Homeowners who turned to banks for help when they needed it could face much higher interest rates in the future or even be denied loans.

Banks have been accused of moving the goalposts after it emerged they could turn down requests from people who asked for help during the Covid-19 pandemic, despite promises it didn’t. would not affect credit records.

Anneliese Dodds, the fictional chancellor, called for urgent action to ensure homeowners are not disadvantaged.

Since March, those who were put on leave or are in financial difficulty may have sought help from their mortgage lender. About 1.9 million payment “holidays” have been granted so far during the crisis, affecting one in six mortgages.

Homeowners can now request a three months additional payment holiday and the city’s watchdog, the Financial Conduct Authority, said banks cannot leave a black mark on the credit reports of customers who encountered financial difficulties during the crisis.

However, the rules allow mortgage lenders to examine bank statements to see if a payment interruption has been made or to force customers to disclose that fact.

They can then use the information to decide on future demands, which means borrowers could be charged higher interest rates on credit cards, loans and mortgages in the future, or be denied all credit.

People could still be penalized even if their finances have recovered or have been never damaged in the first place. Koodoo, a mortgage data company, said 30% of homeowners who took a payment holiday did so as a precaution after fearing a loss of income.

Ms Dodds said borrowers would have done so on the understanding that it would not be held against them. She said penalizing clients goes against previous commitments.

“I call on the Chancellor to work urgently with the sector to ensure that the use of the holidays will not have a material impact on the ability to obtain credit in the future,” he said. she declared.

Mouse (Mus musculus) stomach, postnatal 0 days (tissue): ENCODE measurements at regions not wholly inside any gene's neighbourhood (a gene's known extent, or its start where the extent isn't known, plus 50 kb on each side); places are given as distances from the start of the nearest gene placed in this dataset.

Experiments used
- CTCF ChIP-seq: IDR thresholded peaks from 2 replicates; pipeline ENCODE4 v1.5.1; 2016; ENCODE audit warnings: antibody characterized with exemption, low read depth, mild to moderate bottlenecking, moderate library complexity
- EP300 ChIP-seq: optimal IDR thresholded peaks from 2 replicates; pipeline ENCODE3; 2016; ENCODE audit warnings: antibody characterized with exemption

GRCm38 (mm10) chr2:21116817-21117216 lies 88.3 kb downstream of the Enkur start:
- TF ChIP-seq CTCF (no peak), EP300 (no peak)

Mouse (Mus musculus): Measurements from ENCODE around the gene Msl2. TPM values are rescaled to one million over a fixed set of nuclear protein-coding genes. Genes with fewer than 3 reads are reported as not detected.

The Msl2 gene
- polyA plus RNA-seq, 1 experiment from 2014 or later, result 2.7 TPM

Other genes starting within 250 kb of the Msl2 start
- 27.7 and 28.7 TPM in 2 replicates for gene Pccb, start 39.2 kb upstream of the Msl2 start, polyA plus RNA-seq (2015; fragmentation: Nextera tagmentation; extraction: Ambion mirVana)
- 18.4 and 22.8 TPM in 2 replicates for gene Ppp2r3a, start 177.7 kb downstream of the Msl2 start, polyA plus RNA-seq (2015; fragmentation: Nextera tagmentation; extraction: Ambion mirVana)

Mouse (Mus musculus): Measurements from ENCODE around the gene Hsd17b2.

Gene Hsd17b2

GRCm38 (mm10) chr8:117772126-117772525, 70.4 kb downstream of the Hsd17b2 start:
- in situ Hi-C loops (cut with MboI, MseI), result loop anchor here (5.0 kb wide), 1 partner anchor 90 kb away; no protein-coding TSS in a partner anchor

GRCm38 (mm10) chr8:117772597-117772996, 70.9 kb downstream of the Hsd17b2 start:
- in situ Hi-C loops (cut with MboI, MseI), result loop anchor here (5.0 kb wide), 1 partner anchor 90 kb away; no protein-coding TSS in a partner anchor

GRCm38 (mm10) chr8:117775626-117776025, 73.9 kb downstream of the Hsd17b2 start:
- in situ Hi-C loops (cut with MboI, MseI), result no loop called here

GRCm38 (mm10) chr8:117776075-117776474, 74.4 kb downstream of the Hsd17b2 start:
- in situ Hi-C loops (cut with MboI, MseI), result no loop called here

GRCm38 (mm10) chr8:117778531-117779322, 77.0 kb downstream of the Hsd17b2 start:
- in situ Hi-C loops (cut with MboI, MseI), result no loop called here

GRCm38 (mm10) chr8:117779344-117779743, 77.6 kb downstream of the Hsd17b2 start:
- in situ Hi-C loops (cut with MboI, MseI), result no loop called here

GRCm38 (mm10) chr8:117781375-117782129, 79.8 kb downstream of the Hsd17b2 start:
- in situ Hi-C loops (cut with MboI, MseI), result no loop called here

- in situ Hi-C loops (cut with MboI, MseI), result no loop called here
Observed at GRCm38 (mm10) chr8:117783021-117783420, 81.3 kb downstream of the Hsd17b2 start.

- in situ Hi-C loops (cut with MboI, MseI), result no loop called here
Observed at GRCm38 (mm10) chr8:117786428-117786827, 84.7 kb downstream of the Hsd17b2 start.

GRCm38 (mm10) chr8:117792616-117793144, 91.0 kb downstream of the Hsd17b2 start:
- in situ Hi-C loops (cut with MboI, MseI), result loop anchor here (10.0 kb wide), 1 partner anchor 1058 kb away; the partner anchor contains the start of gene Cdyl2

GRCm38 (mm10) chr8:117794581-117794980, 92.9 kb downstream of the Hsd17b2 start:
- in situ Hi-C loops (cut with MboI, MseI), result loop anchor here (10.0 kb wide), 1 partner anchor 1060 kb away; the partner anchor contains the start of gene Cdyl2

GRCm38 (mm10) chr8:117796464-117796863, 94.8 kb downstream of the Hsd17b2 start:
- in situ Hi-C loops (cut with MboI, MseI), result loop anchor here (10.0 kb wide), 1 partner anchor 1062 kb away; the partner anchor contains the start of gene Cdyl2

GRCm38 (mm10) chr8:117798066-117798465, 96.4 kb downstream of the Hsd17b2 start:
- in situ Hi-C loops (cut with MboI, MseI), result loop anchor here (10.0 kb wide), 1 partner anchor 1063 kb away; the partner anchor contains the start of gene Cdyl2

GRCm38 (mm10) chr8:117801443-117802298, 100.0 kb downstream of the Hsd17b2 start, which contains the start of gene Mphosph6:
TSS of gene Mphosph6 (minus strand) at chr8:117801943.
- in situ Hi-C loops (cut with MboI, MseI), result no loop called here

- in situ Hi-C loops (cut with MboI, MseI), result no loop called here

FCA guidelines for consumers initially stated that “taking a payment holiday will not have a negative impact on your credit report”, but it has since been amended to add that payment breaks could affect “future ones. credit ratings “.

MP Seema Malhotra, who co-chairs a parliamentary group on mortgages, said few people would appreciate the difference between credit reports and credit scores.

“The FCA must prohibit lenders from using the fact that a payment holiday has been taken to penalize customers when lending decisions are made or interest rates are set,” she said.

In addition, business leaders can be prevented from taking out mortgages on their own home if they have taken out a loan guaranteed by the government or employees on leave. Some administrators were told they couldn’t get a residential mortgage because the lender was concerned about the safety of their business.

A spokesperson for UK Finance, which represents the banks, said lenders could use a range of information to decide whether to grant loans.

He said banks need to make sure mortgages are affordable and that customers don’t have to borrow money they can’t afford to pay back.

This was echoed by the FCA, which said lending was a business decision and banks could use a range of tools to decide whether to grant loans and set rates.

Additional reporting by Marianna Hunt